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A molecular phylogeny of Solanum sect. Pteroidea (Solanaceae) and the utility of COSII markers in resolving relationships among closely related species

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Solanum sect. Pteroidea is a lineage of ten species of neotropical herbs and vines with a center of distribution in the eastern Andean slopes. It is a member of the Potato clade of Solanum, a group that includes the potato (S. tuberosum) and tomato (S. lycopersicum). Members of S. sect. Pteroidea are characterized by inflorescences that emerge from the leaf axils and rugose, sharply pointed fruits in most species. The aim of this study is to infer phylogenetic relationships among sixteen species of Solanum, including all ten species of S. sect. Pteroidea, using DNA sequence data from the chloroplast trnT-trnF and five nuclear regions: ITS, the granule bound starch synthase gene (GBSSI or waxy), and three Conserved Orthologous Set II (COSII) markers. Results provide strong support for the monophyly of S. sect. Pteroidea and for its sister group relationship to S. sect. Herpystichum. Solanum mite, one of the most widespread and morphologically variable species in the section, is not monophyletic. Bayesian analyses using a total evidence concatenated approach and a coalescent approach implemented in BEST produced largely congruent topologies. The total evidence trees, however, were much more highly supported than the BEST trees. Although not useful individually in S. sect. Pteroidea, the three COSII markers were easy to amplify, provided clean sequences, and were tremendously useful in increasing resolution and support among the closely related species of S. sect. Pteroidea in combined analyses.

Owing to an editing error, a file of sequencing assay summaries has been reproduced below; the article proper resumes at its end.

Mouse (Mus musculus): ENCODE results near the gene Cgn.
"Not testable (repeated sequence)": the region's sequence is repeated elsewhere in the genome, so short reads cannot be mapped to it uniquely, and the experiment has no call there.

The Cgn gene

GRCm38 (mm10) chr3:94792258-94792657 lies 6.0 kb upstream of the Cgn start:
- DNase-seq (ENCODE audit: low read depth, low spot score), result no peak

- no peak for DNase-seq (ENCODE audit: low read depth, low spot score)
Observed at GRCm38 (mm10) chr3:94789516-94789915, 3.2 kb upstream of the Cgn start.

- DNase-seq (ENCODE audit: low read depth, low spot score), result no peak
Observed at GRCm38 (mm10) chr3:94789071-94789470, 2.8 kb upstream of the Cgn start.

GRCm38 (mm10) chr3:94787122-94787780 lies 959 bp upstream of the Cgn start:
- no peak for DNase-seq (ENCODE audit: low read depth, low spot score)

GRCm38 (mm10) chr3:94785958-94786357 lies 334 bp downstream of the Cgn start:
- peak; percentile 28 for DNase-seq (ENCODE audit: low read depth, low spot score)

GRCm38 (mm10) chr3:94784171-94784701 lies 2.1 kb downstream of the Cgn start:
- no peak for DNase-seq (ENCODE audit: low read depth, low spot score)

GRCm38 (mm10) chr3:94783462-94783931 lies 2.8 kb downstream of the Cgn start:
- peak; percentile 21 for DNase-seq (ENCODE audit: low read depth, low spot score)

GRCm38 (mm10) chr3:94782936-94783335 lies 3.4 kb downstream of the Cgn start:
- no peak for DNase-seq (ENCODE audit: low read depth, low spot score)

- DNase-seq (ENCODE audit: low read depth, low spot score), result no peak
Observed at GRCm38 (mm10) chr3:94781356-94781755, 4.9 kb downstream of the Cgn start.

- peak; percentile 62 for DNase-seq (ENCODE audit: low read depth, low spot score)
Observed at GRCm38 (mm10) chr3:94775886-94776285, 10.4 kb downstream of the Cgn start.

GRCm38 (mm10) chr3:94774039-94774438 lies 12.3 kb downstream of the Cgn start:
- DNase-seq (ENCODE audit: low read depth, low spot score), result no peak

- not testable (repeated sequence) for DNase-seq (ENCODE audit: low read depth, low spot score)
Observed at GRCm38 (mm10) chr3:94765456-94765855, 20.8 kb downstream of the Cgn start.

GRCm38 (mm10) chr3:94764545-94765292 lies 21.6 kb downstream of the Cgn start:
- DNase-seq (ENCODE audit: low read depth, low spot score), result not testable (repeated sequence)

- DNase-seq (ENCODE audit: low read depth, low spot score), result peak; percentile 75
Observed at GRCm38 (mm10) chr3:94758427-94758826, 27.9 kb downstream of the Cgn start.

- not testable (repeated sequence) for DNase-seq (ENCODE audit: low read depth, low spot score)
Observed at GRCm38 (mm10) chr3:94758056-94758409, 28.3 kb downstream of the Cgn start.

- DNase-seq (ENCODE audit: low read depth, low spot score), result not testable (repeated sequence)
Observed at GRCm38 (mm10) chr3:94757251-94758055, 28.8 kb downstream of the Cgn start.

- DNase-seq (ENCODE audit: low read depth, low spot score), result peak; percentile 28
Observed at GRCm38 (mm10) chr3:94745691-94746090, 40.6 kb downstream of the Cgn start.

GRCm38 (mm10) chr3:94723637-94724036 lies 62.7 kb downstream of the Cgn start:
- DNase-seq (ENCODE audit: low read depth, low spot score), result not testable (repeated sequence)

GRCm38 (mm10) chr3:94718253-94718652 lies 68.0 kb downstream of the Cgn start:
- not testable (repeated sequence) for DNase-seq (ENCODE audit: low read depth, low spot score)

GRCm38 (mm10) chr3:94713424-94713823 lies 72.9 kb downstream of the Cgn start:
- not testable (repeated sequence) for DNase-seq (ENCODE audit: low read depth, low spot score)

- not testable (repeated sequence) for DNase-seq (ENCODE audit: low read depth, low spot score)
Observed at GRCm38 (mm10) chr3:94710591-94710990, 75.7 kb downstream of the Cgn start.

Document Type: Research Article

Affiliations: 1: Department of Biology, 257 South 1400 East, University of Utah, Salt Lake City, Utah 84112-0840, U.S.A., Department of Biological Sciences, 614 Rieveschl Hall, University of Cincinnati, Cincinnati, Ohio 45221, U.S.A. 2: Department of Biology, 257 South 1400 East, University of Utah, Salt Lake City, Utah 84112-0840, U.S.A.;, Email:

Publication date: 2010-06-01

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